An easy read, The Slap kept me interested throughout, its depiction of some deeply flawed people like a bad car accident that just forces you to rubberneck. Thankfully, my fear that I would hate this book was unfounded. I didn’t love the book either. The lack of redeeming features in the characters felt unrealistic, and that so many rotten of them would find each other to spend time and procreate with only amplified that feeling. But it was definitely a thought-provoking book that I would recommend to my less-sensitive friends.

Shaman’s Cannonball Read #CBR5 review #22: Shift by Hugh Howey

Hugh Howey’s Wool was one of the best books I read last year. Original, clever, well-written, I’ve recommended it to lots of people. Naturally, I was excited to find out that there was going to be a sequel.

Shift mainly takes place before the events described in Wool. The story of Wool, for those of you who haven’t read it (obviously, SPOILERS ahead) revolves mainly around Juliette, a young woman living, together with thousands of others, in an underground silo. The world above is toxic and anyone who is unlucky enough to get kicked out of the silo dies within a few minutes. In Wool, we don’t find out exactly why things are the way they are. Shift tries to do that. Through the main character of Donald, we get to look back at the world before silos, and how it became a toxic wasteland.

Just like Wool, Shift was released in parts before it was published as a book, and just as in Wool, I found the first half to drag on a bit – maybe because of their episodic nature. The issue I had with Wool, namely that…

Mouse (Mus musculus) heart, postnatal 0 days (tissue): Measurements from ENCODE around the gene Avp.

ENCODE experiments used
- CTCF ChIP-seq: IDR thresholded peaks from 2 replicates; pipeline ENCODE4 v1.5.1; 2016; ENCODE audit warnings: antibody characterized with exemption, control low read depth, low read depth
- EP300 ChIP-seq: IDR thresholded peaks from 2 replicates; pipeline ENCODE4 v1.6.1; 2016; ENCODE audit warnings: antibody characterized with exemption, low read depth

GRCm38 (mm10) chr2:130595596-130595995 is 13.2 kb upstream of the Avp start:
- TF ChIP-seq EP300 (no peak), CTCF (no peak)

SPOILERS!

 

Characters are introduced and fleshed out only to be killed off, turning out that they weren’t important to the main story after all

/SPOILERS

bothered me a bit with this book too. But, in the end, the biggest issue I had with this book was that our main character seemed to reach important conclusions about the secrets that were hidden from him (and from us), yet these conclusions were never fully revealed to us. Was I not paying attention? Do I lack the capacity to follow the same logical steps as he did? I kept thinking that the big revelation was just around the corner, a revelation of such enormous importance (you want the truth? YOU CAN’T HANDLE THE TRUTH!) that it kept me turning the pages. But the revelation never came. Not in a way that I was able to understand, anyway. In the end, I felt a bit cheated and the hints that there was a great mystery felt like nothing more than a way for the author to produce a thicker book.

That said, I still enjoyed reading this book. I love the world of the silos, the idea that whole societies live underground, unaware of each other. I want to find out more about these societies, their psychology, their religion, their politics. I will be reading the follow-up, Dust, but my expectations may be a little lower this time.

Shaman’s Cannonball Read #CBR5 review #21: Löparäventyret – på småvägar genom Europa by Rune Larsson and Susanne Johansson

(This is a book originally written and published in Swedish. To the best of my knowledge, it hasn’t been translated yet. The title means: “The running adventure – on small roads through Europe”)